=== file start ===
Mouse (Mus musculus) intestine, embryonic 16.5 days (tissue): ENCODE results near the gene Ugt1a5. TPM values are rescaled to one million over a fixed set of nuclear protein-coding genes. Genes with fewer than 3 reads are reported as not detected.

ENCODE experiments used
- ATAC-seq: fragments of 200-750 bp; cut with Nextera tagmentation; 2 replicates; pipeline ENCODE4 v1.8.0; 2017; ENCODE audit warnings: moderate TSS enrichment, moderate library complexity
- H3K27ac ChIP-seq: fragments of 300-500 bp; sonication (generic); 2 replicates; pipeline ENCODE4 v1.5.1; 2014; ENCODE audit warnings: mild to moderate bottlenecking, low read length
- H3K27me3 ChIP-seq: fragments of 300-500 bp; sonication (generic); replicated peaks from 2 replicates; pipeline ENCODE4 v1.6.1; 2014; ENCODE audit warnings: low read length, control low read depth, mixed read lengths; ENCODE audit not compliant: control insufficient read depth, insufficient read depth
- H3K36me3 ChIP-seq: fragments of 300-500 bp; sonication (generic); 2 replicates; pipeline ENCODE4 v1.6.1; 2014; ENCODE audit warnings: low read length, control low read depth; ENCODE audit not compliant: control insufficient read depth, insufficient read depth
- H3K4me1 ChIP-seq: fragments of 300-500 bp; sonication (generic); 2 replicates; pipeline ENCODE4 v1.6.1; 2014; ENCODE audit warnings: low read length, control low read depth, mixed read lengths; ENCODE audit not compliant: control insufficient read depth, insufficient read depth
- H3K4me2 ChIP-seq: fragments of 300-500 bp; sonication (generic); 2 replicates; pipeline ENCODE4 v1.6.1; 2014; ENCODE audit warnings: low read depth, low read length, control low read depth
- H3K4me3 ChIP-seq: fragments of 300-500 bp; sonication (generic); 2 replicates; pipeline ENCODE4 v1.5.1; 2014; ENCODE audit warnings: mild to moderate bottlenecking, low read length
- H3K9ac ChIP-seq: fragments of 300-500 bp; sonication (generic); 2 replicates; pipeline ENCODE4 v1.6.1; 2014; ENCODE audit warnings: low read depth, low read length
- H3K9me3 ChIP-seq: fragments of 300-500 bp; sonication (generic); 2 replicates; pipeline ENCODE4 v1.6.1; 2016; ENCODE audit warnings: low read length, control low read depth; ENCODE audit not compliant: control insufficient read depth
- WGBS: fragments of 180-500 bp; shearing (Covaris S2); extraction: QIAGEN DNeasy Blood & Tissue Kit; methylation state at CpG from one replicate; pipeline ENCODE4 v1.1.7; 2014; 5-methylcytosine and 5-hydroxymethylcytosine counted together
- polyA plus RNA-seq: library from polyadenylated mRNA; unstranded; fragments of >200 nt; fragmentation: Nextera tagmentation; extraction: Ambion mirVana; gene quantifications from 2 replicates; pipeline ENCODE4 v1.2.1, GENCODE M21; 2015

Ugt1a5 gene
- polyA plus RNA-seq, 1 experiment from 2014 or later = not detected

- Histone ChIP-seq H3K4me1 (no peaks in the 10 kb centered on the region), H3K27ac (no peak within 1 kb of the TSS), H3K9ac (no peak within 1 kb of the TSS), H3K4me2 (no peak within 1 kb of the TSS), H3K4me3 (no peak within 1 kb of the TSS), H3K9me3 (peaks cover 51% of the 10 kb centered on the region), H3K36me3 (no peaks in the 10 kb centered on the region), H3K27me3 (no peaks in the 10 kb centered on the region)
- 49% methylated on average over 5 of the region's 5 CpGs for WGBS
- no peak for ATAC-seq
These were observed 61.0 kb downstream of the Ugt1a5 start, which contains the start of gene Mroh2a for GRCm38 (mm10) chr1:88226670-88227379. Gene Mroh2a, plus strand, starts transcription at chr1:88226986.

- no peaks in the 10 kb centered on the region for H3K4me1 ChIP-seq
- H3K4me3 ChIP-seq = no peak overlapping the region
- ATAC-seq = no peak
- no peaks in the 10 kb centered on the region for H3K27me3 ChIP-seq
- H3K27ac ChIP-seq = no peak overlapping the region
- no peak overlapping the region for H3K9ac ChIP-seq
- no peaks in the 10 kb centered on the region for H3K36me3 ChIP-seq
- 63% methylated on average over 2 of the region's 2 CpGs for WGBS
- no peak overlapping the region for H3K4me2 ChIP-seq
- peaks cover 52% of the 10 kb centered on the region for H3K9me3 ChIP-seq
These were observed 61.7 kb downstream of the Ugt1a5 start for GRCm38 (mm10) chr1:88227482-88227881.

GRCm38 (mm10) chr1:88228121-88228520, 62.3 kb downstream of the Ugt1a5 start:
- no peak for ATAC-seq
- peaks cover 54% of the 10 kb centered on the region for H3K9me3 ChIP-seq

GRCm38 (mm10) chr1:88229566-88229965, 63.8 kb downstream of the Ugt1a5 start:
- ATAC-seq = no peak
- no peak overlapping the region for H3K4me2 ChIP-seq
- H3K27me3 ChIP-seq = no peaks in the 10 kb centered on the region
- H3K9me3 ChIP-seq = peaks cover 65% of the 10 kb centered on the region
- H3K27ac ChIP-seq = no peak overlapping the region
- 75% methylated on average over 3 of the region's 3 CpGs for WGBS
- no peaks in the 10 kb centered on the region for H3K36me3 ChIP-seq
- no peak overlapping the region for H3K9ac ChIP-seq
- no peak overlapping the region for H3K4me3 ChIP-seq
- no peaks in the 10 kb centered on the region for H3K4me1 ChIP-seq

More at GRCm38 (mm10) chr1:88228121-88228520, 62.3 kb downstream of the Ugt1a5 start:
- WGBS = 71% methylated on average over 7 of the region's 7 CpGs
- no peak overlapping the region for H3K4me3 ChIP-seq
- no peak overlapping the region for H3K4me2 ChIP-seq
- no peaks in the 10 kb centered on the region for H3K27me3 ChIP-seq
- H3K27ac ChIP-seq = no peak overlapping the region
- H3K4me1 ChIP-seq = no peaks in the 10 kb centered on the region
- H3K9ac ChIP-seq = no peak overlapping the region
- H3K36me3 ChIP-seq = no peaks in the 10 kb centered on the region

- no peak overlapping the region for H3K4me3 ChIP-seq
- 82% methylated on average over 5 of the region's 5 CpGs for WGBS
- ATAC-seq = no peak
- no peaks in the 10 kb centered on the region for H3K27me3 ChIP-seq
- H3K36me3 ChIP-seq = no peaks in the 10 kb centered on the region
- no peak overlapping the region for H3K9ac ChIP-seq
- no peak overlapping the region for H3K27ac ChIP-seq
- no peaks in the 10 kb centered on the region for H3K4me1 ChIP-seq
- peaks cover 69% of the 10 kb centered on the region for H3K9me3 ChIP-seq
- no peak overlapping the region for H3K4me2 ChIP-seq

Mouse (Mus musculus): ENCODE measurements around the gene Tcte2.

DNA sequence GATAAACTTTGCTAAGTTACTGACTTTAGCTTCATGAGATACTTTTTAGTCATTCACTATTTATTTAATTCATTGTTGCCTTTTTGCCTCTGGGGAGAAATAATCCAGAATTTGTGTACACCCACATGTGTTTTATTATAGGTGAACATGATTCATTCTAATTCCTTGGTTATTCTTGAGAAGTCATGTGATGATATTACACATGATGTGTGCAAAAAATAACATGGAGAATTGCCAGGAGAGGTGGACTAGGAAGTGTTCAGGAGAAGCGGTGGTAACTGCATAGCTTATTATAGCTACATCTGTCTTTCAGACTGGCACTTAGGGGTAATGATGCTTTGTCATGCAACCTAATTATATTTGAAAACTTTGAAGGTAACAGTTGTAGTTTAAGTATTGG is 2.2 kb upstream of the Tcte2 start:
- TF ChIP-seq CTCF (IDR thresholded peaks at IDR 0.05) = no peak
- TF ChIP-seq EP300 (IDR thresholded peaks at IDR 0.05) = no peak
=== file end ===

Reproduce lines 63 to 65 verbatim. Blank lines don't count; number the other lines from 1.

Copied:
- no peak overlapping the region for H3K4me2 ChIP-seq

Mouse (Mus musculus): ENCODE measurements around the gene Tcte2.

DNA sequence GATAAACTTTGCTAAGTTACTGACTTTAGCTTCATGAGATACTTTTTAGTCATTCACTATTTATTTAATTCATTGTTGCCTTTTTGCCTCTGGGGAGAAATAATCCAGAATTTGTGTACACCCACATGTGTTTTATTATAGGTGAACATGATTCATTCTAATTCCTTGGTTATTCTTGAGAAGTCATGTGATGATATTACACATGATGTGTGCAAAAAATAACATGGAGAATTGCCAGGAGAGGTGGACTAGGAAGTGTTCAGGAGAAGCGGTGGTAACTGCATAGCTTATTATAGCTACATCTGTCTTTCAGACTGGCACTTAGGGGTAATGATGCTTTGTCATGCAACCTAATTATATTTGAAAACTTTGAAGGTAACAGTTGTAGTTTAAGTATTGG is 2.2 kb upstream of the Tcte2 start: